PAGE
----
The history of Terrapille
A secular history
The Monastery of St. Carlo Borromeo
The Terrapille farm, a few km from the center of Pienza, has a long history. The name appears for the first time in a document of 1683: it is a report on the expenses for a copy of the “promotion” for the sale of the farm and its “estimate”, by the Monastery of St. Carlo Borromeo in Pienza .
From that year on, the nun who took care of the economic issues, noted the income and expenses, in money or products of the earth, in relation to the maintenance of the monastery. This was born in 1618 by the will of a Pientino benefactor, Ottavio Preziani and had received official approval from Pope Urban VIII in 1633. He last became part of the monastery property in the period following its foundation. Initially the farm had a modest yield, mostly necessary for the production of cereals (wheat, fava beans, oats) and pastoralism (cheese, wool). The monastery registry of the year 1683 notes, among other things: May 15 forms of cheese, June 15 forms, July 15 forms and 25 pounds of wool.
In the list of farm products, starting from 1684, he compares a small quantity of wine, also confirmed in the register of 1686 (3 some “part”). However, even a small oil production begins. A document of the mid-century. XVIII (“Book of giving and taking of Bernardino Martini half-farmer of the farm of Terrapille of the RR Madri di S. Carlo of the city of Pienza, from August 1750 until the month of August … ..”. List the assets of the farm in question: 5 oxen, 45 sheep, 24 lambs, a donkey, hay, straw, eggs, oil, wheat, vein, barley in various quantities).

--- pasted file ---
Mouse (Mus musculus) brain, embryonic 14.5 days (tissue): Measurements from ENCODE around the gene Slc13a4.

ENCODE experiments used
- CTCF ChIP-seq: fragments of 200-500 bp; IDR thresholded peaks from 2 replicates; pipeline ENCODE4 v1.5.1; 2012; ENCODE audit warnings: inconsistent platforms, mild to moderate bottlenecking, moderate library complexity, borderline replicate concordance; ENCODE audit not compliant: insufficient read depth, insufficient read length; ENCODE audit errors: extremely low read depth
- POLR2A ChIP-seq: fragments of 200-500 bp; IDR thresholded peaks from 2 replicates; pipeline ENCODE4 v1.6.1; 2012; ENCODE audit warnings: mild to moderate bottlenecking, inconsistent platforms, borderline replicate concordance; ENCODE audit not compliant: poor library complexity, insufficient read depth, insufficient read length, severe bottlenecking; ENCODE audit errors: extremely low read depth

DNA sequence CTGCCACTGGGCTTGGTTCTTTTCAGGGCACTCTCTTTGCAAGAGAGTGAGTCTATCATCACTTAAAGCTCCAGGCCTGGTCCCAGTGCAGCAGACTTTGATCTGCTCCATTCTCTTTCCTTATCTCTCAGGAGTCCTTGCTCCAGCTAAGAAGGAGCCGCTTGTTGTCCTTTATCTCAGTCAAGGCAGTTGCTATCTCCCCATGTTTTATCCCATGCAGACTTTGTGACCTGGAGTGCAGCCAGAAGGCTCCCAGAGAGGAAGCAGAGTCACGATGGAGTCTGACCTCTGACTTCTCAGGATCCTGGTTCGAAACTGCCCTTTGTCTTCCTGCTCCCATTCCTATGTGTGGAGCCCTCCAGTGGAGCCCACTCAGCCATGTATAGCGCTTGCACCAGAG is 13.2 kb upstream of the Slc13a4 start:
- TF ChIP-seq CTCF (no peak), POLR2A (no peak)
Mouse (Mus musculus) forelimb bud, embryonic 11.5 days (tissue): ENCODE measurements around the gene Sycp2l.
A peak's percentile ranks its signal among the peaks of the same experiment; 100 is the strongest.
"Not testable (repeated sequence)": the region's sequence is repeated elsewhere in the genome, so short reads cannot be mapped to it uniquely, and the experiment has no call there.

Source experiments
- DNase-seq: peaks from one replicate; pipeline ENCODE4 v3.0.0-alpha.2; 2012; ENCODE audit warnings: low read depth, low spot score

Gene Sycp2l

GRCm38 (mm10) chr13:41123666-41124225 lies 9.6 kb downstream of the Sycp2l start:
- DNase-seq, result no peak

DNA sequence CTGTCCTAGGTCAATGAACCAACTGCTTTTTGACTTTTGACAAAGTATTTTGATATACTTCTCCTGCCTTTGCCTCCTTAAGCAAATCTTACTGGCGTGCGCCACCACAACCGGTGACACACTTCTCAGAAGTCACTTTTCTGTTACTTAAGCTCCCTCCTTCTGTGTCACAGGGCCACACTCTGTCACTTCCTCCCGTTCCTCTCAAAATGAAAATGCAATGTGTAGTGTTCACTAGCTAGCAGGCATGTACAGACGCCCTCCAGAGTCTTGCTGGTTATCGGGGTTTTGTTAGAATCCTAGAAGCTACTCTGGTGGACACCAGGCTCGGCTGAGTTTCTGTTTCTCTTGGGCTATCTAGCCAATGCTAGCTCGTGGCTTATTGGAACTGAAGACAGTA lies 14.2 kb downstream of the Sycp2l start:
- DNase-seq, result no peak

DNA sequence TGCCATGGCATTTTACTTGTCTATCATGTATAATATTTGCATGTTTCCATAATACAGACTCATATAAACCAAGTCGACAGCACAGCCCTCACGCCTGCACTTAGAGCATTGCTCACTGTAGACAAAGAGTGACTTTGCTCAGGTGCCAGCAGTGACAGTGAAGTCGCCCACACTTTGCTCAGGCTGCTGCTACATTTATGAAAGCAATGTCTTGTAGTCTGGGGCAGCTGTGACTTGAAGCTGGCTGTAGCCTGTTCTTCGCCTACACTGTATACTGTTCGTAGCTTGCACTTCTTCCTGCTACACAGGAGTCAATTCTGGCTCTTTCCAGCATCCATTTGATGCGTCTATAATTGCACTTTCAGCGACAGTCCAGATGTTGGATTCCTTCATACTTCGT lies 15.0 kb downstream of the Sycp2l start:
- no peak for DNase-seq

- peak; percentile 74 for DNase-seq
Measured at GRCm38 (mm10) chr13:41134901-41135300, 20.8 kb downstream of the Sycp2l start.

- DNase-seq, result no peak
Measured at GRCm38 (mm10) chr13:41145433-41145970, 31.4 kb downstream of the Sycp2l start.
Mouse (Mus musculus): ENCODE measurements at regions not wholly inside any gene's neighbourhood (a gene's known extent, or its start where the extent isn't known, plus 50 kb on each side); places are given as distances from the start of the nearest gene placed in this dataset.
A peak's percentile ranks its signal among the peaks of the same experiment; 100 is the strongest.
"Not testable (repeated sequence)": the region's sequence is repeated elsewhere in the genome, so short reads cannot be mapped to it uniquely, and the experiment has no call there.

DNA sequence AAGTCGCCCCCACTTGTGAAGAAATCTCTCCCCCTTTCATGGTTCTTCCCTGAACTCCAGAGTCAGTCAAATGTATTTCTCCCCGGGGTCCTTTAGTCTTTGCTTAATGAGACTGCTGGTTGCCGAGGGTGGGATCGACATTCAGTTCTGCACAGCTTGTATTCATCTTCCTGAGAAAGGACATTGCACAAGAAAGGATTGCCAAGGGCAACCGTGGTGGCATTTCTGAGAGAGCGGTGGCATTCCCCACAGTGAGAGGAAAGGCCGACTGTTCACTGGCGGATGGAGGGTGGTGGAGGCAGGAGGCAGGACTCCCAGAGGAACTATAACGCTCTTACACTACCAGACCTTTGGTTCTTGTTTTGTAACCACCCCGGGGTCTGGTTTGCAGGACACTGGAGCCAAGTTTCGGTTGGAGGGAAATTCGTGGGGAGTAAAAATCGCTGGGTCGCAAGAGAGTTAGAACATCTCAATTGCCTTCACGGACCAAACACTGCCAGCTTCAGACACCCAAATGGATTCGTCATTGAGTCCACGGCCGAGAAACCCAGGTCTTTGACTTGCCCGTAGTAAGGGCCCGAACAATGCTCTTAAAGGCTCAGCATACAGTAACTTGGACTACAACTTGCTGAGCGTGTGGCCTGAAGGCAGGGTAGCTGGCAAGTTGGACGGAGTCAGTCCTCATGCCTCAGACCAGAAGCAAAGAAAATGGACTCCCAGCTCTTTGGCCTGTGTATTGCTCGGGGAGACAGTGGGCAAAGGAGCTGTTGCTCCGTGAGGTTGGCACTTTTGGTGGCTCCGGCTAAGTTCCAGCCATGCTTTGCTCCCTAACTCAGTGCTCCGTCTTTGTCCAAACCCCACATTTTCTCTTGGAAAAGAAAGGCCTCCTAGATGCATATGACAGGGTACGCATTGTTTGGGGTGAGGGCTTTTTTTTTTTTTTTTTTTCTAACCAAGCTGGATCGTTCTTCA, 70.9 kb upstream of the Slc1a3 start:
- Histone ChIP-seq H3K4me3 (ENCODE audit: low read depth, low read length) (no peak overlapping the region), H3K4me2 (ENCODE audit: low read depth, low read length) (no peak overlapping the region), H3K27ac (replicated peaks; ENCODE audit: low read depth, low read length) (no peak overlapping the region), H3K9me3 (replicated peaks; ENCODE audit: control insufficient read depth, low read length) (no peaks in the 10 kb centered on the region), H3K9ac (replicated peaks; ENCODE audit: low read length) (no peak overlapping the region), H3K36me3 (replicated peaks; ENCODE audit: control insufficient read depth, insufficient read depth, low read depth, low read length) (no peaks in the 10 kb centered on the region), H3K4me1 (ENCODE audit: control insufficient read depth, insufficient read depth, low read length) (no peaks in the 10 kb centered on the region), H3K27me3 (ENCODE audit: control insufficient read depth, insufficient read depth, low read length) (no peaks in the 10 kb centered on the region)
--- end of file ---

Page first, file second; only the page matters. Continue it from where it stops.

In 1787 by decree of the Grand Duke of Tuscany Pietro Leopoldo, the monastery of San Carlo was suppressed to be transformed into a conservatory, that is, a school for girls run by nuns, but administered by the lay authority and also supported with public funding. The Conservatory maintained the landed properties including Terrapille. The Leopoldino land register, at the State Archive of Siena, preserves a cadastral map drawn up in 1820: at that time the Terrapille farm included a farmhouse with an attached plot of land of 900 “square arms” (corresponding to about 20 hectares ). The last document that describes the Terrapille farm in detail is from the year 1932, kept in the Archive of the Val d’Orcia Land Reclamation Consortium:
- extension 97 hectares (of which 82 on the hills, 15 on the flat)
- crops (arable land with plantations 5 hectares, bare arable land 35 hectares, uncultivated 57 hectares)
- management of the farm in sharecropping
- livestock (10 cattle, 1 horse, 65 sheep, 7 pigs)
- products (wheat 200 q, oats 1 q, maize 9 q, wine 6.5 q, hay 140 q, straw)
- resident family of 14 people
Starting from the 1950s, the cultivation characteristics of Terrapille (and other neighboring farms) changed on the initiative of the tenants: almost all the arable land was reduced to arable land. It was the period of the sharecropping crisis and the farmers left the farms to devote themselves to other activities in the countries.
This was the case also for Terrapille: the farmhouse remained empty and gradually fell into disrepair. That area took on the aspect it still maintains to a large extent today: clayey hills with gentle slopes, undulating soils that change color every season, from the gray plowing to the pale green of the newly sprouted grains, to the dark green and yellow that precedes the harvest. This is the best that nature can offer for a painter’s palette, all enriched by the austere profile of Monte Amiata and the orange-red sunsets in the direction of San Quirico.
The Mangiavacchi family began to work the Terrapille lands from 1953, until, in 1989, Giuliano Mangiavacchi became the owner.
He recovered the ruined farmhouse transforming it into one of the most suggestive farmhouses in the Val d’Orcia.
The farm is managed by his daughter Lucia assisted by his parents Elsa and Giuliano.